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Catlover0330's question at Yahoo! Answers regarding verifying a trigonometric identity

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MarkFL

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Feb 24, 2012
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Here is the question:

Verify the following identity: 1 + cosx + cos2x = 1/2 + (sin5/2x) / (2sin1/2x)?
I have posted a link there to this thread so the OP can view my work.
 
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MarkFL

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Feb 24, 2012
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Hello Catlover0330,

We are given to verify:

\(\displaystyle 1+\cos(x)+\cos(2x)=\frac{1}{2}+ \frac{\sin\left(\frac{5}{2}x \right)}{2 \sin\left(\frac{1}{2}x \right)}\)

Let's begin with the left side of the identity and rewrite it as follows:

\(\displaystyle 1+\cos(x)+\cos(2x)=1+3+4\cos(x)+\cos(2x)-3-3\cos(x)\)

Using the identities:

\(\displaystyle 8\cos^4(\theta)=3+4\cos(2\theta)+\cos(4\theta)\)

\(\displaystyle 6\cos^2(\theta)=3+3\cos(2\theta)\)

We may write:

\(\displaystyle 1+\cos(x)+\cos(2x)=1+8\cos^4\left(\frac{1}{2}x \right)-6\cos^2\left(\frac{1}{2}x \right)\)

Factor the right side:

\(\displaystyle 1+\cos(x)+\cos(2x)=\left(4\cos^2\left(\frac{1}{2}x \right)-1 \right)\left(2\cos^2\left(\frac{1}{2}x \right)-1 \right)\)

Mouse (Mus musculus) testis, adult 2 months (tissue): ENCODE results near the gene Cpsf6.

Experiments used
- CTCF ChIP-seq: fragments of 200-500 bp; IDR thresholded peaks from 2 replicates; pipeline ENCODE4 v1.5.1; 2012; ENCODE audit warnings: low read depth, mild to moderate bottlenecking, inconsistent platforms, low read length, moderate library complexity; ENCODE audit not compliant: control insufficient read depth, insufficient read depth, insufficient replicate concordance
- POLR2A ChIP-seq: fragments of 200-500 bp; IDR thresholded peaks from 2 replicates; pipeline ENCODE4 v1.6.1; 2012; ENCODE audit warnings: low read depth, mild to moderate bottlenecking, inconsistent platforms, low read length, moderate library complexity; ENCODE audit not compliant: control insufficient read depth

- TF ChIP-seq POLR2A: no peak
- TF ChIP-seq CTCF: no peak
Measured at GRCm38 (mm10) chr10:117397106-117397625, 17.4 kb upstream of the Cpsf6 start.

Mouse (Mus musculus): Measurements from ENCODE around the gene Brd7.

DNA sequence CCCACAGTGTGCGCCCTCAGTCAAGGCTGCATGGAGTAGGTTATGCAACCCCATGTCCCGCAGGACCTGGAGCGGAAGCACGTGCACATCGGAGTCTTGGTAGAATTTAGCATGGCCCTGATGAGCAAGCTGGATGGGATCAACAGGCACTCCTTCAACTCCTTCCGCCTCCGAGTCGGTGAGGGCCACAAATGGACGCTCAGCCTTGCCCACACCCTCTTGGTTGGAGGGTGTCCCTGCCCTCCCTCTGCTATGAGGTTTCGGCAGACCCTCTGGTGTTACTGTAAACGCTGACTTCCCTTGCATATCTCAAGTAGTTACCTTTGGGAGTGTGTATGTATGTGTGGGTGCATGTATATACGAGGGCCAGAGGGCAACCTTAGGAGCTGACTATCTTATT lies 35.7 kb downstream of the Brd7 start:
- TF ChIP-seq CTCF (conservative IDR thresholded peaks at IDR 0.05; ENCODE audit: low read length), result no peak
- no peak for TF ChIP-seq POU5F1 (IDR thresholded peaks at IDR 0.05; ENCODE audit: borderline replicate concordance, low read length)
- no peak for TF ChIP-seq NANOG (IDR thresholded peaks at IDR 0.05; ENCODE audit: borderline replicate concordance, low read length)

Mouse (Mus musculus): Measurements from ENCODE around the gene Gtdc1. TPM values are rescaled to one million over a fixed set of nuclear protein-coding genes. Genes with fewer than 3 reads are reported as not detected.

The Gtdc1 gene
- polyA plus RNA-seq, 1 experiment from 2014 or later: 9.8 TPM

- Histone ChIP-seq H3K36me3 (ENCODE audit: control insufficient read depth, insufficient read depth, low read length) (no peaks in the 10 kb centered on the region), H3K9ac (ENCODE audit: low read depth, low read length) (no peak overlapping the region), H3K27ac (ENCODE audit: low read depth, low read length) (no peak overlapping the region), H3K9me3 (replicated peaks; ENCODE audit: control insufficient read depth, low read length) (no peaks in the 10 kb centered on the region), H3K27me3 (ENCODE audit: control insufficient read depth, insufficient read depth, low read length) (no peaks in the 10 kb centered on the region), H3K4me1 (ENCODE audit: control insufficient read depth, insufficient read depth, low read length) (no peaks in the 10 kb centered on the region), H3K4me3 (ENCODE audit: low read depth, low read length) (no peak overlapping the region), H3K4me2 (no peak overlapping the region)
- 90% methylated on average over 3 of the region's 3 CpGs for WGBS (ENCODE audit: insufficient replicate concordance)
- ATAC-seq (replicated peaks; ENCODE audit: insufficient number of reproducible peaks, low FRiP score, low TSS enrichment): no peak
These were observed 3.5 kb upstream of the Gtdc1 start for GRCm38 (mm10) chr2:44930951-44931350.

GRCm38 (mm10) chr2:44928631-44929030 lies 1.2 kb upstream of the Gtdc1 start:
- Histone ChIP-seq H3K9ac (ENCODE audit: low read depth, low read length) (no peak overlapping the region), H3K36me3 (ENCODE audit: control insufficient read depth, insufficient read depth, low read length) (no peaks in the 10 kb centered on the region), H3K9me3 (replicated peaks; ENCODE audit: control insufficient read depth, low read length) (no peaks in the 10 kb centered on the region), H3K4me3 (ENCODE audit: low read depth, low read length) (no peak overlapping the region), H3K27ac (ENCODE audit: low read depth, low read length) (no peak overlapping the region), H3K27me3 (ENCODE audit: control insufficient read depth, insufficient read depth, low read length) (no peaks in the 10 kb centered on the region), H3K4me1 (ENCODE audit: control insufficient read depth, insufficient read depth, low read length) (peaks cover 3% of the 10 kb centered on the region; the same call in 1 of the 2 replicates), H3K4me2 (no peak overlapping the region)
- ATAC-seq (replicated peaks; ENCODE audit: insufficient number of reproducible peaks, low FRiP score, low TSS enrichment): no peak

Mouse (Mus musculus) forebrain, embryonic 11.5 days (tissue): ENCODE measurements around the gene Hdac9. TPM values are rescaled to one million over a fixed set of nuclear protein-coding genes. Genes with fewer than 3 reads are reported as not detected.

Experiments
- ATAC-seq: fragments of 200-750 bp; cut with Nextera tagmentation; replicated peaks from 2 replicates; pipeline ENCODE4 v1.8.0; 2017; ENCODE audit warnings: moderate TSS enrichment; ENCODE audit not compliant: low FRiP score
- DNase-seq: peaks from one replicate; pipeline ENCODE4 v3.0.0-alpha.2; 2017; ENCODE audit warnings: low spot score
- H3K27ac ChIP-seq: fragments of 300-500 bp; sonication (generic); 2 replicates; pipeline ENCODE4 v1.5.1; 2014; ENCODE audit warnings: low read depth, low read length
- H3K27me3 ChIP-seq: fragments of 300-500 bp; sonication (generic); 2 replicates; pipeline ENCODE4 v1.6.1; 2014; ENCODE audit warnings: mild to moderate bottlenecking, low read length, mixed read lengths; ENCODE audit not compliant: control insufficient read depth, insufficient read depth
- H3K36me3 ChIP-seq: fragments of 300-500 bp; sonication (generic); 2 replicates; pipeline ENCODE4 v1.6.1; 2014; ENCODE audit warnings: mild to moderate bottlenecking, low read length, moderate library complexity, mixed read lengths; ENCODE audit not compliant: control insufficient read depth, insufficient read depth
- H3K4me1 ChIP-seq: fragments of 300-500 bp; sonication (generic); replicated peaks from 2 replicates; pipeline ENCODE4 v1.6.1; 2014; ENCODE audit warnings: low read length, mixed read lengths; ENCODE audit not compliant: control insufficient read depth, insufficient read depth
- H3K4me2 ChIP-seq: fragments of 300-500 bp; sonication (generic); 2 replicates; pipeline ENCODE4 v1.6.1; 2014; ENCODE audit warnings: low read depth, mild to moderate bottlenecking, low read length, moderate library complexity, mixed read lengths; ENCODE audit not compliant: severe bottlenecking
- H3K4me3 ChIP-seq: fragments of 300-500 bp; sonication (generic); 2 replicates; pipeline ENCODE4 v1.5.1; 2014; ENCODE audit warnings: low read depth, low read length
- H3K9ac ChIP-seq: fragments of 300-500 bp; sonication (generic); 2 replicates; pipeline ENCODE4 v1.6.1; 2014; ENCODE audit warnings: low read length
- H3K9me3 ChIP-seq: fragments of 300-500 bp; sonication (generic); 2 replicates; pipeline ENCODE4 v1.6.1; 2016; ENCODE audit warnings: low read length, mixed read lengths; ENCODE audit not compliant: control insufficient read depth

Rewrite the first factor and use the double-angle identity for cosine on the second factor:

\(\displaystyle \cos(2\theta)=2\cos^2(\theta)-1\)

to obtain:

\(\displaystyle 1+\cos(x)+\cos(2x)=\left(3-4\left(1-\cos^2\left(\frac{1}{2}x \right) \right) \right)\cos(x)\)

To the first factor on the right, apply the Pythagorean identity:

\(\displaystyle \sin^2(\theta)=1-\cos^2(\theta)\)

to obtain:

\(\displaystyle 1+\cos(x)+\cos(2x)=\left(3-4\sin^2\left(\frac{1}{2}x \right) \right)\cos(x)\)

Multiply the right side by:

\(\displaystyle 1=\frac{\sin\left(\frac{1}{2}x \right)}{\sin\left(\frac{1}{2}x \right)}\)

to obtain:

\(\displaystyle 1+\cos(x)+\cos(2x)=\frac{\left(3\sin\left(\frac{1}{2}x \right)-4\sin^3\left(\frac{1}{2}x \right) \right)\cos(x)}{\sin\left(\frac{1}{2}x \right)}\)

To the first factor in the numerator on the right, apply the triple-angle identity for sine:

\(\displaystyle \sin(3\theta)=3\sin(\theta)-4\sin^3(\theta)\)

to obtain:

\(\displaystyle 1+\cos(x)+\cos(2x)=\frac{\sin\left(\frac{3}{2}x \right)\cos(x)}{\sin\left(\frac{1}{2}x \right)}\)

To the numerator on the right, apply the product-to-sum identity:

\(\displaystyle \sin(\alpha)\cos(\beta)=\frac{\sin(\alpha-\beta)+\sin(\alpha+\beta)}{2}\)

to obtain:

\(\displaystyle 1+\cos(x)+\cos(2x)=\frac{\sin\left(\frac{1}{2}x \right)+\sin\left(\frac{5}{2}x \right)}{2\sin\left(\frac{1}{2}x \right)}\)

Rewrite the right side using the algebraic property:

\(\displaystyle \frac{a+b}{c}=\frac{a}{c}+\frac{b}{c}\)

to obtain:

\(\displaystyle 1+\cos(x)+\cos(2x)=\frac{\sin\left(\frac{1}{2}x \right)}{2\sin\left(\frac{1}{2}x \right)}+\frac{\sin\left(\frac{5}{2}x \right)}{2\sin\left(\frac{1}{2}x \right)}\)

Divide out common factor in numerator and denominator of first term on the right:

\(\displaystyle 1+\cos(x)+\cos(2x)=\frac{1}{2}+\frac{\sin\left( \frac{5}{2}x \right)}{2\sin\left(\frac{1}{2}x \right)}\)

Shown as desired.